A Question a Day will you take the challenge?
Which holiday do you think back on most nostalgically?
Sooooo many holidays, and the older you are the more you have had (hopefully?)
I grew up in New Zealand, and my heart will always bear an embossed Kiwi love.
I had the most amazing Grandmother, so different from my parents, my Nana always treated me with respect and I felt like there was nothing that I could not achieve because she not only believe in me but she also let me do things that my parents would never consider letting me try.
As soon as I was old enough to travel on my own, my parents would put me on a train from Wellington, the Red Rattler (I called it) would travel through the Rimutaka’s and finish at Featherston, where my Nana would be waiting for me in her floral printed shift dress and little white car.
We would travel back to Martinborough through the cutting and into the valley where her weatherboard house, complete with veranda and open fireplace would be waiting for us.
I usually stayed in Nana’s room, two beds kind of topped and tailed but you could walk in-between. Lying in my bed in the morning, I could look down and hear Nana before I could see her, small snoring and snorting sounds would tell me that I had woken up first, sometimes I would sneak out and make her a cuppa, other times I remember sitting up in bed and talking to each other before we started our adventurous day.
I would usually get to stay the entire school holidays and there was excitement for me around every corner, as Nana Johns let me clean out her cupboards; it was like stepping into Aladdin’s cave of treasures, every now and then she would let me keep something that I found, but mostly I cleaned up the shelf or the draw.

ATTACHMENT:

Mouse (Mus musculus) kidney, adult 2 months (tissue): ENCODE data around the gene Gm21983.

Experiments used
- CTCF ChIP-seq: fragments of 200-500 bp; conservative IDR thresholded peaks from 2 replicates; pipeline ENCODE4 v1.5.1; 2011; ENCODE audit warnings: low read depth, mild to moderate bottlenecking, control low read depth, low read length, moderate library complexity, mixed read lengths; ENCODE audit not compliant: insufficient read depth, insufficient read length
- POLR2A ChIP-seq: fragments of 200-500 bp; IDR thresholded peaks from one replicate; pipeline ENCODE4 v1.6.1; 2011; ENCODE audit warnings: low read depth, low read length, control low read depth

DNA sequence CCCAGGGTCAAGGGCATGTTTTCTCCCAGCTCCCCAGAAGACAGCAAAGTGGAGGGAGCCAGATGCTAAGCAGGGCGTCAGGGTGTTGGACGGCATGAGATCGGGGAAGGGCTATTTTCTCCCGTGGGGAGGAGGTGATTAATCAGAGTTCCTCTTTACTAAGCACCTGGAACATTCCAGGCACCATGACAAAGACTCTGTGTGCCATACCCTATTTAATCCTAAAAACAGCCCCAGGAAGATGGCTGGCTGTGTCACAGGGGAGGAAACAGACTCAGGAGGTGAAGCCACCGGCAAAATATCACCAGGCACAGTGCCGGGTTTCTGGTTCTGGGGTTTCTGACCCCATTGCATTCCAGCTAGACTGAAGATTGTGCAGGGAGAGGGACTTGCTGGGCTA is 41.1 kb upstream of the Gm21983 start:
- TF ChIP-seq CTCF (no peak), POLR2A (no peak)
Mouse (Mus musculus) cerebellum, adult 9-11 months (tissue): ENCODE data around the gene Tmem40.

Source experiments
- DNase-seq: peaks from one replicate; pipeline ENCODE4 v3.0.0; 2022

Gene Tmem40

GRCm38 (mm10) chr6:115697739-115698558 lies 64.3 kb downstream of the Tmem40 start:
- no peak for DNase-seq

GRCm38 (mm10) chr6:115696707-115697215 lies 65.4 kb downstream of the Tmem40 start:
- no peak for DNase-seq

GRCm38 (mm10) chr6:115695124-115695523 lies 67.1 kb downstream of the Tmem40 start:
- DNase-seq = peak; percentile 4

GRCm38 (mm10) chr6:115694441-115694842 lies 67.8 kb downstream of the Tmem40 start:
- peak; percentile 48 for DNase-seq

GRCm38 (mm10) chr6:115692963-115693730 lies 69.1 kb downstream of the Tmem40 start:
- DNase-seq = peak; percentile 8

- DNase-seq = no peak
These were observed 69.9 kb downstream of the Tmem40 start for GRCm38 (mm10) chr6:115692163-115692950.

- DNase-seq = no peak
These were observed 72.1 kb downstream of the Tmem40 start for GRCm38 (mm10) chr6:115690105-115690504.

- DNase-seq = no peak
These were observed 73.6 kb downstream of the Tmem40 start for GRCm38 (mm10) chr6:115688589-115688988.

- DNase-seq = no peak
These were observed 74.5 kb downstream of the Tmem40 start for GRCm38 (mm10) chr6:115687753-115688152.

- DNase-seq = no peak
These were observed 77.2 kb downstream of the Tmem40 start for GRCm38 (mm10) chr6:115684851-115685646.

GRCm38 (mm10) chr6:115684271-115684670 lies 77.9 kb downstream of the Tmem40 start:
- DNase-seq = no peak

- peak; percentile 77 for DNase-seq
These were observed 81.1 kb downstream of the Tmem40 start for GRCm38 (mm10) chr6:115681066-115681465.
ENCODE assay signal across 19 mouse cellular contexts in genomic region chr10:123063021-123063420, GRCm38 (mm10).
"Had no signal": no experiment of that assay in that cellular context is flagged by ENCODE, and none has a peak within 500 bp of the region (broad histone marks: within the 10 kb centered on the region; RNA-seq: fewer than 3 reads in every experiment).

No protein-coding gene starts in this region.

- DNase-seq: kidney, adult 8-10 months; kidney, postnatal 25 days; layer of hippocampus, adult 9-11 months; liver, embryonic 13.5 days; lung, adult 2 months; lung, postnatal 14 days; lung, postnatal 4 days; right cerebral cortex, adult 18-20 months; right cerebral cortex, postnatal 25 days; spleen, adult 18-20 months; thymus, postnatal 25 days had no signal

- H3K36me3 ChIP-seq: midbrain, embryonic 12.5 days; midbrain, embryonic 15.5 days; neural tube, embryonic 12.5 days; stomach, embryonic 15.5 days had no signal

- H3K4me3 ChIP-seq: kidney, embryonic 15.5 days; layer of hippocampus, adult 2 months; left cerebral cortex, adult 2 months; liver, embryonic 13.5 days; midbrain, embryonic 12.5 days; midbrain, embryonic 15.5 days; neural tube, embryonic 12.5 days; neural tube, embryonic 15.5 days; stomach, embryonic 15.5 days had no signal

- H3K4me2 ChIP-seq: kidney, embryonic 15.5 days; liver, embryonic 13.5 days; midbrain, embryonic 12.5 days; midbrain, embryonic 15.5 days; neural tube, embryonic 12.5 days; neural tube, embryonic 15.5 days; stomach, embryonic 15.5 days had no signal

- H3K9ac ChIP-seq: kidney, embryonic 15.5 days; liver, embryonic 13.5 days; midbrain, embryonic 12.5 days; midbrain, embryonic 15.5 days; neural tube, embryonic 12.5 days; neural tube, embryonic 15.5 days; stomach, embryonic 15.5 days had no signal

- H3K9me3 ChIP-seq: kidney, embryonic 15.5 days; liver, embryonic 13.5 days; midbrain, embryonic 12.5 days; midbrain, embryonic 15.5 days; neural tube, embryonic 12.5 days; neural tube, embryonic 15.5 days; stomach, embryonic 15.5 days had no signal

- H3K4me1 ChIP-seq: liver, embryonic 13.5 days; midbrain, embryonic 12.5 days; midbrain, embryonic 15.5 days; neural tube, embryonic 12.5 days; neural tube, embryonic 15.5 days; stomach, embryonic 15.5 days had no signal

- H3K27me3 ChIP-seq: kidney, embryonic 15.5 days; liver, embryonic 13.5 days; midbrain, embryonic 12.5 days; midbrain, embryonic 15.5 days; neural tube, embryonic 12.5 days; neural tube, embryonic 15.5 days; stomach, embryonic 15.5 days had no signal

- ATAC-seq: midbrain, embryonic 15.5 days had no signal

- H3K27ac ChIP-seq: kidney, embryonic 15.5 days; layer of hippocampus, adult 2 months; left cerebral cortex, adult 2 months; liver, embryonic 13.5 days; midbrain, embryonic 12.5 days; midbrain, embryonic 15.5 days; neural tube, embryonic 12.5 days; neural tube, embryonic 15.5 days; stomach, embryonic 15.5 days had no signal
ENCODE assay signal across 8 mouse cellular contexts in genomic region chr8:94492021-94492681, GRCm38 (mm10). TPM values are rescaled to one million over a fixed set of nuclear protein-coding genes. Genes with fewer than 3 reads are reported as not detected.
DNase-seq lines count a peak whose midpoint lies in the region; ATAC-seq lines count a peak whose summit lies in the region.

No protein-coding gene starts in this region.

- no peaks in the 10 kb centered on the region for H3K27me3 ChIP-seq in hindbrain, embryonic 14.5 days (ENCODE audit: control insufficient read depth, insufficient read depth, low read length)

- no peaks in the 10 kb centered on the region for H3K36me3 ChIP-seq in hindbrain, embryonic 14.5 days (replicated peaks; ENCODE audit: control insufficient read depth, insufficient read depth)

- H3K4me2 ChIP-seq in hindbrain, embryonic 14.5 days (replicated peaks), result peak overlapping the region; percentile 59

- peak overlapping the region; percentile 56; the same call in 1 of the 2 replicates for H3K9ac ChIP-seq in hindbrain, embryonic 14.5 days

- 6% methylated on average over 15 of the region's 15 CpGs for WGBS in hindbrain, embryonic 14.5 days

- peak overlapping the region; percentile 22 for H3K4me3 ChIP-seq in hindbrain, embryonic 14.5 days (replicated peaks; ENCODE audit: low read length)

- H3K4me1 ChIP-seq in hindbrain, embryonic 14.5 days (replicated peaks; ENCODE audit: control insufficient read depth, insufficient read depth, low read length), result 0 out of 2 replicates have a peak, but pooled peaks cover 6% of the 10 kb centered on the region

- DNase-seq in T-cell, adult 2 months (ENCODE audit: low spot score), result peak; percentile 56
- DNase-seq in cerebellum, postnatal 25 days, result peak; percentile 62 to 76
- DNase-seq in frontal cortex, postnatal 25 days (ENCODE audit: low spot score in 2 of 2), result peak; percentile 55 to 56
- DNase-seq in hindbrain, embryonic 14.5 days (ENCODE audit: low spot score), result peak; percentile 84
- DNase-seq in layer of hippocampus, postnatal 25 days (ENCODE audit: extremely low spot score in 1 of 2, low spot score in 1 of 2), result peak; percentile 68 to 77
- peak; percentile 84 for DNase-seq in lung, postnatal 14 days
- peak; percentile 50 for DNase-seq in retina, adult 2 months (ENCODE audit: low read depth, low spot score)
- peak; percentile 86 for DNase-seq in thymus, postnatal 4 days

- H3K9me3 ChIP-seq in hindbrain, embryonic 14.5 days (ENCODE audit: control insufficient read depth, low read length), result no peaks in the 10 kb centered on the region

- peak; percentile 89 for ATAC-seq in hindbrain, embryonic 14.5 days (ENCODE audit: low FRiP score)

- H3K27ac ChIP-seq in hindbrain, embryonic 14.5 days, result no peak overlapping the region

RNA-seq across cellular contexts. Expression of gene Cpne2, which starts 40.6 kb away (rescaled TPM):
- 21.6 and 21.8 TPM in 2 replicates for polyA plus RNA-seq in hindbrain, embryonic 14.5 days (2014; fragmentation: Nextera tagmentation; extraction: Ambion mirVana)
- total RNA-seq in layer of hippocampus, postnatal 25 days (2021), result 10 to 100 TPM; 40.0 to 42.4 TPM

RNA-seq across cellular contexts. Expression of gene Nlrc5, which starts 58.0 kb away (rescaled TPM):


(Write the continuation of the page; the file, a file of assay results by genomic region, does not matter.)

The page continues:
Nana was a bit of a collector of fine things, Auctions were her hobby and we would often spend time in auction houses, usually bidding on unopened boxes that every now and again held a special treasure at the bottom.
I was allowed to cook at Nana’s and clean at Nana’s and best of all I was able to go out the back and cut kindling with a real axe, I made it my mission to fill her entire wood box at the back door, so that she would not have to go down the back yard to fetch kindling.
I learnt a lot of my practical living skills at my Nana’s house, and there are many treasured memories of our time together.
Staying at Nana’s is more than one holiday, but it is the mother of all holidays and how I spent the most treasured moments of my youth. Nana made everyday living skills an adventure to learn and she trusted me to responsibly take care of each task in a safe manner, even if I did slice my thumb off one time whilst cutting potatoes.
Funny story, I have to share it with you, this particular time the whole family was up visiting Nana, and we were getting ready for dinner and Nana told mum it was ok, I could take care of the potatoes, I think it was Mum who yelled out, “Don’t cut your finger” and sure enough a few minutes later I sliced my thumb!
Mum was going to put a bandaid on it, and hold it tight to stop the bleeding, Nana walked into the kitchen and said something like “oh here is the other bit of her thumb, we better call the doctor”
So off we trotted to the Doctor, Nana had called ahead, and he was tending the garden, so in he bowled with his gumboots and raincoat, in we walked, entourage of mother, daughter and grandmother, a tissue holding the other bit of my thumb and I was no doubt tearful but I can’t remember any of that!
Dr gumboots took one look at the cut off piece and promptly put it back on my thumb and wrapped it up without a single stitch or tape holding it together, mother nature knitted it back together and I have this circular scar on my thumb forever more.
Nana had some explaining to do letting me use such a sharp knife, so we had to modify my allowed activities while mum was around, but we got back to normal next holidays and I got over the horror of chopping off the tip of my thumb!
So I throw this one over to you; what holiday memory do you remember with love?